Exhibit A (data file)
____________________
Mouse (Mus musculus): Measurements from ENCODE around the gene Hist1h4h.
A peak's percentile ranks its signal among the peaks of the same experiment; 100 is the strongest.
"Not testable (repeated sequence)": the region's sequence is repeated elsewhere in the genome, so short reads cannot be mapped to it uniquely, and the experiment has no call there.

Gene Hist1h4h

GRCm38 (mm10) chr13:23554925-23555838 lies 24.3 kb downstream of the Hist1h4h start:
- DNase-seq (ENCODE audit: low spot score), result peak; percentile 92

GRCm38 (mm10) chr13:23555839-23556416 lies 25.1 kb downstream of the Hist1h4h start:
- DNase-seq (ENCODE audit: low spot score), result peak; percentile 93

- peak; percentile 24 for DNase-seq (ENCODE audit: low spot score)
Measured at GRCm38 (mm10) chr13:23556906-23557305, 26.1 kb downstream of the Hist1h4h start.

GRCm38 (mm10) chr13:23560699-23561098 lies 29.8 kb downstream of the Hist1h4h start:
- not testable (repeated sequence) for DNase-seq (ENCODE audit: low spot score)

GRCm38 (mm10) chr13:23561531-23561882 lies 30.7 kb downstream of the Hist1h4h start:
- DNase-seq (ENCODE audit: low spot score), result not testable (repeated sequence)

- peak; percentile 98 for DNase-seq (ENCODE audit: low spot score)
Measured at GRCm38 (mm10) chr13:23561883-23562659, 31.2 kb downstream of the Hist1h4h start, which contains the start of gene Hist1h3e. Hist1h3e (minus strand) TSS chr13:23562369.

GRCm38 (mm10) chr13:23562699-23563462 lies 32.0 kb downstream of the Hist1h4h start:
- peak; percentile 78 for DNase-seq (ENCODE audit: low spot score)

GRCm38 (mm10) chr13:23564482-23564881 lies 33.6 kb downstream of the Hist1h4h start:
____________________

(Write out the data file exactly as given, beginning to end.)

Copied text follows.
Mouse (Mus musculus): Measurements from ENCODE around the gene Hist1h4h.
A peak's percentile ranks its signal among the peaks of the same experiment; 100 is the strongest.
"Not testable (repeated sequence)": the region's sequence is repeated elsewhere in the genome, so short reads cannot be mapped to it uniquely, and the experiment has no call there.

Gene Hist1h4h

GRCm38 (mm10) chr13:23554925-23555838 lies 24.3 kb downstream of the Hist1h4h start:
- DNase-seq (ENCODE audit: low spot score), result peak; percentile 92

GRCm38 (mm10) chr13:23555839-23556416 lies 25.1 kb downstream of the Hist1h4h start:
- DNase-seq (ENCODE audit: low spot score), result peak; percentile 93

- peak; percentile 24 for DNase-seq (ENCODE audit: low spot score)
Measured at GRCm38 (mm10) chr13:23556906-23557305, 26.1 kb downstream of the Hist1h4h start.

GRCm38 (mm10) chr13:23560699-23561098 lies 29.8 kb downstream of the Hist1h4h start:
- not testable (repeated sequence) for DNase-seq (ENCODE audit: low spot score)

GRCm38 (mm10) chr13:23561531-23561882 lies 30.7 kb downstream of the Hist1h4h start:
- DNase-seq (ENCODE audit: low spot score), result not testable (repeated sequence)

- peak; percentile 98 for DNase-seq (ENCODE audit: low spot score)
Measured at GRCm38 (mm10) chr13:23561883-23562659, 31.2 kb downstream of the Hist1h4h start, which contains the start of gene Hist1h3e. Hist1h3e (minus strand) TSS chr13:23562369.

GRCm38 (mm10) chr13:23562699-23563462 lies 32.0 kb downstream of the Hist1h4h start:
- peak; percentile 78 for DNase-seq (ENCODE audit: low spot score)

GRCm38 (mm10) chr13:23564482-23564881 lies 33.6 kb downstream of the Hist1h4h start: